3) Pacific Telesis -- was to spend $16 billion on 5.5. million homes in California by 2000. After the merger in 1997, SBC shut down everything being built and never spent about $15 billion.
4) SNET, Connecticut -- was to spend $4.5 billion and have 100% of the state completed by 2007; SNET started rolling out cable services over fiber in 1996 and after the merger everything was abandoned, starting around 1998.
5,6,7,8, 9) Ameritech -- claimed it would have 6 million households wired by 2000. Illinois, Indiana, Michigan, Ohio and Wisconsin all had commitments to build out fiber optic networks, and some states included schools and libraries. Cable services were rolled out and after the merger with SBC, all of the fiber optic networks were sold off to WOW.
10) In Texas, one of SBC's (Southwestern Bell) original states, committed to spending $1.1 billion on educational institutions, etc., as part of projects funded by the Telecommunications Infrastructure Fund -- with speeds 45 Mbps, starting in 1995, and had made commitments to supply fiber optics to some communities -- never happened.
11) Closing the Networks to Competition -- Promise Them 100 Mbps Fiber Optics in 2002. In order to close the networks to direct competition, which were opened under the Telecommunications Act of 1996 that allowed Internet, broadband and even cable competitors to offer service using the in-place (or what were to be upgraded wires), then-SBC told the FCC that it would roll out 100 Mbps fiber-to-the-home services if only the FCC got rid of those pesky competitors.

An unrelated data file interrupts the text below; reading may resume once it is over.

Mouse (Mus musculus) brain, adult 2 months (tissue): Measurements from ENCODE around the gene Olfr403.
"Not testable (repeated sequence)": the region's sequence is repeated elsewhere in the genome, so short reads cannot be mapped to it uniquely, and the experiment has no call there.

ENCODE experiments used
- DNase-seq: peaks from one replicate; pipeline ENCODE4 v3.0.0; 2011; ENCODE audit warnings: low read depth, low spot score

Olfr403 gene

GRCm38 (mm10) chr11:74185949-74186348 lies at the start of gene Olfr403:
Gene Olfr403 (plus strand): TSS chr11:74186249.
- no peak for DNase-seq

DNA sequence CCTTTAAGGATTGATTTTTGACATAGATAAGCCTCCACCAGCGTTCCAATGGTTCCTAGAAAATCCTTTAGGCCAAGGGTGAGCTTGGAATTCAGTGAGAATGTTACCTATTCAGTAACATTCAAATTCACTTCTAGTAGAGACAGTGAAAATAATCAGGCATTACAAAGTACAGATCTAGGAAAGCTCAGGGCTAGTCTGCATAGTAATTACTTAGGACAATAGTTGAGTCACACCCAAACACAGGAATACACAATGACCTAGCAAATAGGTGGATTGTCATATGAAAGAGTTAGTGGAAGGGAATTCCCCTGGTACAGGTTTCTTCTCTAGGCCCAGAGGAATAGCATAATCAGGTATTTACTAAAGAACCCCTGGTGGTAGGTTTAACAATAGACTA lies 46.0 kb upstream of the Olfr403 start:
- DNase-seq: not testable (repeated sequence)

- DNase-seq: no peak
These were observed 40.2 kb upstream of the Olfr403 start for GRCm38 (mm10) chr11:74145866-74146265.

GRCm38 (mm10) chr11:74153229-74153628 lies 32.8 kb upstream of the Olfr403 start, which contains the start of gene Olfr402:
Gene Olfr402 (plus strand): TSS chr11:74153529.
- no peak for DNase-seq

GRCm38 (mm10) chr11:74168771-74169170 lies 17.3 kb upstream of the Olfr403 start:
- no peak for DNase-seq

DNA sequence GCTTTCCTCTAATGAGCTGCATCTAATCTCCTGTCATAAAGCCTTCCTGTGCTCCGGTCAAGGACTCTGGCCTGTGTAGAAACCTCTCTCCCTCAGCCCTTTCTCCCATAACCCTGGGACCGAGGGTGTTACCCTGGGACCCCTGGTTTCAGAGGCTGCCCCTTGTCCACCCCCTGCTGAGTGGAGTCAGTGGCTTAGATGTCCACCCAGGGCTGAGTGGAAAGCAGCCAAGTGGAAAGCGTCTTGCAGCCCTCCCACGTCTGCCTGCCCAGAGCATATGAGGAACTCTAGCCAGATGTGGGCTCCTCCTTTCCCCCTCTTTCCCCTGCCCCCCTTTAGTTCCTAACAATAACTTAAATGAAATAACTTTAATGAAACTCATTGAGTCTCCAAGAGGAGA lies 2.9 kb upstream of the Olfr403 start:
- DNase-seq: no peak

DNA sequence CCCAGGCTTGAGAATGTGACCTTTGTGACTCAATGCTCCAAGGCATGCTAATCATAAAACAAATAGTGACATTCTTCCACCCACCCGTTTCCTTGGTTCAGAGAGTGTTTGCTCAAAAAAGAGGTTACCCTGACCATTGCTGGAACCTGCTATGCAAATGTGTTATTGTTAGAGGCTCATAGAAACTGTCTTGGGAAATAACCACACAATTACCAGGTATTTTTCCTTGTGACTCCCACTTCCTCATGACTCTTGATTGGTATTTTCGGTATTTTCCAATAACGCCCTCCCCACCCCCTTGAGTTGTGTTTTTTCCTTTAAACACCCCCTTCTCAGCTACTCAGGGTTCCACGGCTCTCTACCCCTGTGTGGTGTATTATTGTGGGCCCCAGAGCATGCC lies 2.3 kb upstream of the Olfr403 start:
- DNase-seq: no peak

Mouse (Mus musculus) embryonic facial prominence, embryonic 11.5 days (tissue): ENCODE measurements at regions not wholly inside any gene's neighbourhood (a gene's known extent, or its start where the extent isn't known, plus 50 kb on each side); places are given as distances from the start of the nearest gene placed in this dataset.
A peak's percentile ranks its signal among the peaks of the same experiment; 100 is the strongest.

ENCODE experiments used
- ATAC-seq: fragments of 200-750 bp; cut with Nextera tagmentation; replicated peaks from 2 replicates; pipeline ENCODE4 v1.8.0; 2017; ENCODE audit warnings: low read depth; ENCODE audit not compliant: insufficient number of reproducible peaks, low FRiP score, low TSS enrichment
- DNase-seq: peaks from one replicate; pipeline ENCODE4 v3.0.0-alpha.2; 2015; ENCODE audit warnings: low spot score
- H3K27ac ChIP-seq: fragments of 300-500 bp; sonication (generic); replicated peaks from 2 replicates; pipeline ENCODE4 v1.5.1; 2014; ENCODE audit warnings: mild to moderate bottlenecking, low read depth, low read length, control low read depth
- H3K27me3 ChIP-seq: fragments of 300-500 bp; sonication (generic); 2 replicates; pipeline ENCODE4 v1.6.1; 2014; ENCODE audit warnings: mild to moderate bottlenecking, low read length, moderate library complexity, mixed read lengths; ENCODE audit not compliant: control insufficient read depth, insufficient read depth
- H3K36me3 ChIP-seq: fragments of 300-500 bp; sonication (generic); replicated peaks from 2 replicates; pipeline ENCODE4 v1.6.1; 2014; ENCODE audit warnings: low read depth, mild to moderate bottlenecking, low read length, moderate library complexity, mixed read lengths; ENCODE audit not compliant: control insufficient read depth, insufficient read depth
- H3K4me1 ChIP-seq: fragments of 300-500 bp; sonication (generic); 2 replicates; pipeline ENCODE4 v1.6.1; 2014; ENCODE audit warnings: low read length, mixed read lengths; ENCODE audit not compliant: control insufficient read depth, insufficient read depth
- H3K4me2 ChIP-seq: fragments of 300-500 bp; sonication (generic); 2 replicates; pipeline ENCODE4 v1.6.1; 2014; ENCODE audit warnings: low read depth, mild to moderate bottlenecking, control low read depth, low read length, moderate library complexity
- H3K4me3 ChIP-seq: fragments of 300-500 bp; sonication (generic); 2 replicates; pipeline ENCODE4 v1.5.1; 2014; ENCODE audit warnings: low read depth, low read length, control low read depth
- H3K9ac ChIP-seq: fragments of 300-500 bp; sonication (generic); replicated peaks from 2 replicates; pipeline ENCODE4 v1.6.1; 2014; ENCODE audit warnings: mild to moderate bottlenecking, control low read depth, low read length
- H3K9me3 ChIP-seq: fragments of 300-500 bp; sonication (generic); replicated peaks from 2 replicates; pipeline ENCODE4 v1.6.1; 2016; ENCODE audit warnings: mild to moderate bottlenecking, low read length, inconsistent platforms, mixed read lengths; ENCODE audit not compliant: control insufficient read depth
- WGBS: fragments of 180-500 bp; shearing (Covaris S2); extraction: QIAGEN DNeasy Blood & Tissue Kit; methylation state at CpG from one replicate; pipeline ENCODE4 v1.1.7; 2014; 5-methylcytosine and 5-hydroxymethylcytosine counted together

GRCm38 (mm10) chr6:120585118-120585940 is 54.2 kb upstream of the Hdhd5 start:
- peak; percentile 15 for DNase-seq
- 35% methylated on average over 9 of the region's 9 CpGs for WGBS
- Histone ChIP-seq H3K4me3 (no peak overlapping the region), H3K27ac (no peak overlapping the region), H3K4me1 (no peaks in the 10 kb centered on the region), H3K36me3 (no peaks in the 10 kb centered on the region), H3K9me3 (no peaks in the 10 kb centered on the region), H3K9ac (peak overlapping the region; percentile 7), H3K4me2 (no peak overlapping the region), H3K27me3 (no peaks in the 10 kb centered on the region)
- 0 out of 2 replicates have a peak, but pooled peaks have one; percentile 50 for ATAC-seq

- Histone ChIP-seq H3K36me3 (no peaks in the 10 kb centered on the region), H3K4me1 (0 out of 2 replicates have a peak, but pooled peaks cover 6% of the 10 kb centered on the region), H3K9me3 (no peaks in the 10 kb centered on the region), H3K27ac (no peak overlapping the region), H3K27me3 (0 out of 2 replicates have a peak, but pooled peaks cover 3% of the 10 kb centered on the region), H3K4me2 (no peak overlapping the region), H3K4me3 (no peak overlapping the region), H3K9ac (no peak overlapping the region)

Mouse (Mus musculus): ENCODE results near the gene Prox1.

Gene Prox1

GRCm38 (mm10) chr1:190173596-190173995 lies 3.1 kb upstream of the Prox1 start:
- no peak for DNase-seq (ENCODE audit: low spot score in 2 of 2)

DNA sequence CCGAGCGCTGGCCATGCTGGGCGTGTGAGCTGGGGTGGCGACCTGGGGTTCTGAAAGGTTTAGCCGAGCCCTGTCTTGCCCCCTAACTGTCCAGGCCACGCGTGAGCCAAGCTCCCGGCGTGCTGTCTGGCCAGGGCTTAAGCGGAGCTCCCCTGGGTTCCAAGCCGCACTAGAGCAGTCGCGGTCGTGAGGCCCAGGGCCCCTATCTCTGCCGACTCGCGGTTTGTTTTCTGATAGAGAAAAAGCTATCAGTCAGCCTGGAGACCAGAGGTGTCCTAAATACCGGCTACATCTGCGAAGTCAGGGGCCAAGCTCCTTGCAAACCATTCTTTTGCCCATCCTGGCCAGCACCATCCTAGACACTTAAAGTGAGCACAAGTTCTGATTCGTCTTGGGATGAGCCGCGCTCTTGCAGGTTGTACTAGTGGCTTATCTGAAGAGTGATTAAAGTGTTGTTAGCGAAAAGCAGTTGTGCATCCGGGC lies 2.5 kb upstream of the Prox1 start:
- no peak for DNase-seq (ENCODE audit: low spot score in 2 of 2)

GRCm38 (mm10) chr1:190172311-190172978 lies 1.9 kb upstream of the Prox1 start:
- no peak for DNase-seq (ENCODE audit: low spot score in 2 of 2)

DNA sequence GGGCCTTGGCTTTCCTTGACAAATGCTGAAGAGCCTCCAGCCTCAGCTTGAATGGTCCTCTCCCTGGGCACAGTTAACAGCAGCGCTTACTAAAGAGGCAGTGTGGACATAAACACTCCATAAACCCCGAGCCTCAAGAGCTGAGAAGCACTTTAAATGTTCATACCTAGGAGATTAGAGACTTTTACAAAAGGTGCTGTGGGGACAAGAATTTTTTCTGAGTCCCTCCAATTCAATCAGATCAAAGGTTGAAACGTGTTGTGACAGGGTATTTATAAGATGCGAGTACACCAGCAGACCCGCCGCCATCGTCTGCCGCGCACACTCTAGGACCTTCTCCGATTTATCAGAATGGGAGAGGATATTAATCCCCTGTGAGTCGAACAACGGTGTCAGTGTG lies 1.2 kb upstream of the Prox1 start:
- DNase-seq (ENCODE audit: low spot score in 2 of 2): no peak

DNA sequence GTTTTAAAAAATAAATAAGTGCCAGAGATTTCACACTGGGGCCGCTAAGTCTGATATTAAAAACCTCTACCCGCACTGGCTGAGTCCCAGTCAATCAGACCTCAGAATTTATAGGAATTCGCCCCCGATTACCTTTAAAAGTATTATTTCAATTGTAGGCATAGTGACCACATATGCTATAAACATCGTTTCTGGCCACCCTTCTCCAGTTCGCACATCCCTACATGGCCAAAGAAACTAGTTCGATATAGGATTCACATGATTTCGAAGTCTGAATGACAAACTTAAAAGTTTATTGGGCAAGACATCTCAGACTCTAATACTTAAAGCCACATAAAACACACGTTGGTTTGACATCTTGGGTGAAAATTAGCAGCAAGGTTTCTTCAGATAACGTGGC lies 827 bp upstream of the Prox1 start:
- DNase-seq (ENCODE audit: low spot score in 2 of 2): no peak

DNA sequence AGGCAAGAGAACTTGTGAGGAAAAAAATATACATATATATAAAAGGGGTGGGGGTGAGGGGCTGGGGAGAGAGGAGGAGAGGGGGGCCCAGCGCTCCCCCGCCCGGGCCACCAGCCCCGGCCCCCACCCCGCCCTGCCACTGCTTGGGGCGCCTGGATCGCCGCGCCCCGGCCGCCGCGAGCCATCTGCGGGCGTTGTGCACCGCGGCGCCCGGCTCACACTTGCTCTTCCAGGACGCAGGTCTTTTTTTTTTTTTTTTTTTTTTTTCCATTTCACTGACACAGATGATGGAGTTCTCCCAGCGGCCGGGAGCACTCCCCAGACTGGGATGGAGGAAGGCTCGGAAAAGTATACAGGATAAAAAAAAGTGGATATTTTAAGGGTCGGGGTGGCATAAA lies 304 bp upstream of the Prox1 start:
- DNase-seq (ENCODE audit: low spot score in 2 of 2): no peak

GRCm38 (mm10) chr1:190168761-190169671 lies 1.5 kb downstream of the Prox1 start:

12) Re-verse: The "Copper-to-the-Home" Service -- As soon as the ink was dry on the closing of the networks, AT&T announced they were doing 'fiber-based services', which was a euphemism for-- a 'copper-to-the-home' service, with fiber optics in a box within ½ mile of the location.
13) AT&T's Press Release: "AT&T Eyes 100 U.S. Cities and Municipalities for its Ultra-Fast Fiber Network." -- In this latest round of using broadband as a 'carrot' to push through the AT&T DirecTV merger and get more deregulation, AT&T's new plan includes "GigaPower", fiber optic-based cities.
However, when we checked the press release of the cities that were being discussed to be upgraded, we found only 1, Austin Texas, was serving customers as of April 21 2014.
And about Texas; SBC (now-AT&T) claimed in a July 1996 press release that they would have 47,000 homes in Richardson Texas with fiber optic services in 1996.
"SBC is building a traditional cable network in Richardson, Texas that will be in service in the fourth quarter of this year (1996). It also is constructing a broadband network that will allow the company to offer cable and interactive services to up to 47,000 Dallas area households in 1996."
Conclusion: AT&T must be investigated for its previous failures to fulfill basic commitments in prior mergers, especially the AT&T-BellSouth merger and the FCC should audit the new proposed fiber optic plans, not just take AT&T's word for it. And the states should go back and examine whether customers have been paying extra for decades for these upgrades based on commitments never fulfilled.
Let the investigations begin. I leave you with the last redacted page of AT&T's FCC filing.